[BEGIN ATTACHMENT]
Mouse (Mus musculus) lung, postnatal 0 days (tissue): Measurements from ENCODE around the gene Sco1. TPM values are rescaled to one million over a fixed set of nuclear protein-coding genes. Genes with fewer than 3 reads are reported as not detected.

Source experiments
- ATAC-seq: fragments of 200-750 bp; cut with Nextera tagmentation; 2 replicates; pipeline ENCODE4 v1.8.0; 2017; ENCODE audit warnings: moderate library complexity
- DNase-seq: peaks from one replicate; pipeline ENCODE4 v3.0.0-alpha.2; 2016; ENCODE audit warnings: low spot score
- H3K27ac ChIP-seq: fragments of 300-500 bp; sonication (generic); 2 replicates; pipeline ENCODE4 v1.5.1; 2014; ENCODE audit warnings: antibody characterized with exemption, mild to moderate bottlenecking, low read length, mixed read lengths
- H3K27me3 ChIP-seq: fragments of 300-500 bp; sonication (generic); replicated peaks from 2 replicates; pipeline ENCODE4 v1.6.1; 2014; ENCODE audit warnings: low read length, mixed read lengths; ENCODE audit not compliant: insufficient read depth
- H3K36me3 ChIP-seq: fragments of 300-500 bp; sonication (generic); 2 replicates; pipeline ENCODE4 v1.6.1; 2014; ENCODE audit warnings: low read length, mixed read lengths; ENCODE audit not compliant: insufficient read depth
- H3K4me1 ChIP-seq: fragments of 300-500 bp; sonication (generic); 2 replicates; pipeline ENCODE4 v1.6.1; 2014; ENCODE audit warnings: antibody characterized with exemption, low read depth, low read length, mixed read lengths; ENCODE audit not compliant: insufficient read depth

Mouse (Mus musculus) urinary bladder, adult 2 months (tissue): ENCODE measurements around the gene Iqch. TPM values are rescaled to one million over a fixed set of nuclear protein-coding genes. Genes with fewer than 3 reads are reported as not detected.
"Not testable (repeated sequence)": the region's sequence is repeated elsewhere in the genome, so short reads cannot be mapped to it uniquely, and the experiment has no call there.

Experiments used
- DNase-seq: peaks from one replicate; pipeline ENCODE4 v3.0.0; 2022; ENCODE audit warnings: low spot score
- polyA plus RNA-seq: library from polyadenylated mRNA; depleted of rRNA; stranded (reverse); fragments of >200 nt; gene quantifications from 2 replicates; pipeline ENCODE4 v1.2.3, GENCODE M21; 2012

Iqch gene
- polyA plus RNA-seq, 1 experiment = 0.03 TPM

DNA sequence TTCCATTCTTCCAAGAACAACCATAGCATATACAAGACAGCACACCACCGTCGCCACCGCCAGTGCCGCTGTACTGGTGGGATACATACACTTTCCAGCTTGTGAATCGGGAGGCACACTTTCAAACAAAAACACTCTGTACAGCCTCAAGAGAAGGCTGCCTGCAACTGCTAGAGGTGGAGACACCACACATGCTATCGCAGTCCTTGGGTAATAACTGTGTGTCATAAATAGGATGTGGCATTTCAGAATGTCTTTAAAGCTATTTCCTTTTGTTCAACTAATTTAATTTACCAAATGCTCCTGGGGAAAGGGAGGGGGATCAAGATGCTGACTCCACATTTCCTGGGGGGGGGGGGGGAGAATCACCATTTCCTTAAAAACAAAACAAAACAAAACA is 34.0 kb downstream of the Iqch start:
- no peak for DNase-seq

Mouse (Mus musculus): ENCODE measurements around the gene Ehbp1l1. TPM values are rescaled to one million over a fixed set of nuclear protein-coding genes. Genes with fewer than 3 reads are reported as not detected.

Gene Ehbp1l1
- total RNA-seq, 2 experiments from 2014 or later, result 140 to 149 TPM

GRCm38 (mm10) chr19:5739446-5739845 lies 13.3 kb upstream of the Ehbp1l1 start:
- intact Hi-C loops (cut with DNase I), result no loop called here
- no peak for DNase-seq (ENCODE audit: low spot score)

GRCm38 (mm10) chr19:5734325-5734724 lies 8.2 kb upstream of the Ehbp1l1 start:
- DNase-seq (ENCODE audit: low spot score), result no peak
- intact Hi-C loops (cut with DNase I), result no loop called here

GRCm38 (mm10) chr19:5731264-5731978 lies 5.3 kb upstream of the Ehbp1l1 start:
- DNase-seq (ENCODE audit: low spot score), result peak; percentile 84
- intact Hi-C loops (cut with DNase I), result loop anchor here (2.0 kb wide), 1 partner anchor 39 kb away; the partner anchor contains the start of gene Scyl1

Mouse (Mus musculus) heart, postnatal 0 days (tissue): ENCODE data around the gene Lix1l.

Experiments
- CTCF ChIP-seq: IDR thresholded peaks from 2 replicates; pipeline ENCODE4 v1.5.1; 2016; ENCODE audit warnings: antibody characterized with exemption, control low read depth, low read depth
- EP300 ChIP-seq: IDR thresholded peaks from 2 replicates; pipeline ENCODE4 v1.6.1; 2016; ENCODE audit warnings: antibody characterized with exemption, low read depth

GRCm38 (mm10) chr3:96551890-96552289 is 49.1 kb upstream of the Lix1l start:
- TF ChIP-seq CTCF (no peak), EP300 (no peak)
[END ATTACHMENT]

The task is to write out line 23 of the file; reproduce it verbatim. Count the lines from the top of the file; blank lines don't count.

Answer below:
- no peak for DNase-seq (ENCODE audit: low spot score)